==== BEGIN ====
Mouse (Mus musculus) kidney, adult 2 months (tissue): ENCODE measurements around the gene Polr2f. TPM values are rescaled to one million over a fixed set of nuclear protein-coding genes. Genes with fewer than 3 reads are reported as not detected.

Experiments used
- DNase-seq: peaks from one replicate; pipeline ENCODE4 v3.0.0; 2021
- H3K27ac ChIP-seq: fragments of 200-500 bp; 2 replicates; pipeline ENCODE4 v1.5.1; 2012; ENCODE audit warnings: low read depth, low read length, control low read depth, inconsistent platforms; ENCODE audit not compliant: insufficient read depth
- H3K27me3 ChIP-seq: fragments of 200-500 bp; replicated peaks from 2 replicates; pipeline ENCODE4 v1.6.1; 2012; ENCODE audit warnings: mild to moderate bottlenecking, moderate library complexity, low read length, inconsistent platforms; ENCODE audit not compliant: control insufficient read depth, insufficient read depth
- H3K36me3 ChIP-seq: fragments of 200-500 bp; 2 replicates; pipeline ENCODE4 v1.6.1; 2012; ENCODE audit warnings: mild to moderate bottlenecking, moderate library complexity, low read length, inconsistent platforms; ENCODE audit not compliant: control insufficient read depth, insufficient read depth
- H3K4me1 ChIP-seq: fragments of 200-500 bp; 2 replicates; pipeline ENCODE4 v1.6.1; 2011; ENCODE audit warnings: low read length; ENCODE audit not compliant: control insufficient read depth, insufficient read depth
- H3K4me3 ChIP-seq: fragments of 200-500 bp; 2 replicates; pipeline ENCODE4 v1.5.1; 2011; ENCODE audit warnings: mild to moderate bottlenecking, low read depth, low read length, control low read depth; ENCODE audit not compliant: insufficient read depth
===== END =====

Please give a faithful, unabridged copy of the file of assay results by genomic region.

Mouse (Mus musculus) kidney, adult 2 months (tissue): ENCODE measurements around the gene Polr2f. TPM values are rescaled to one million over a fixed set of nuclear protein-coding genes. Genes with fewer than 3 reads are reported as not detected.

Experiments used
- DNase-seq: peaks from one replicate; pipeline ENCODE4 v3.0.0; 2021
- H3K27ac ChIP-seq: fragments of 200-500 bp; 2 replicates; pipeline ENCODE4 v1.5.1; 2012; ENCODE audit warnings: low read depth, low read length, control low read depth, inconsistent platforms; ENCODE audit not compliant: insufficient read depth
- H3K27me3 ChIP-seq: fragments of 200-500 bp; replicated peaks from 2 replicates; pipeline ENCODE4 v1.6.1; 2012; ENCODE audit warnings: mild to moderate bottlenecking, moderate library complexity, low read length, inconsistent platforms; ENCODE audit not compliant: control insufficient read depth, insufficient read depth
- H3K36me3 ChIP-seq: fragments of 200-500 bp; 2 replicates; pipeline ENCODE4 v1.6.1; 2012; ENCODE audit warnings: mild to moderate bottlenecking, moderate library complexity, low read length, inconsistent platforms; ENCODE audit not compliant: control insufficient read depth, insufficient read depth
- H3K4me1 ChIP-seq: fragments of 200-500 bp; 2 replicates; pipeline ENCODE4 v1.6.1; 2011; ENCODE audit warnings: low read length; ENCODE audit not compliant: control insufficient read depth, insufficient read depth
- H3K4me3 ChIP-seq: fragments of 200-500 bp; 2 replicates; pipeline ENCODE4 v1.5.1; 2011; ENCODE audit warnings: mild to moderate bottlenecking, low read depth, low read length, control low read depth; ENCODE audit not compliant: insufficient read depth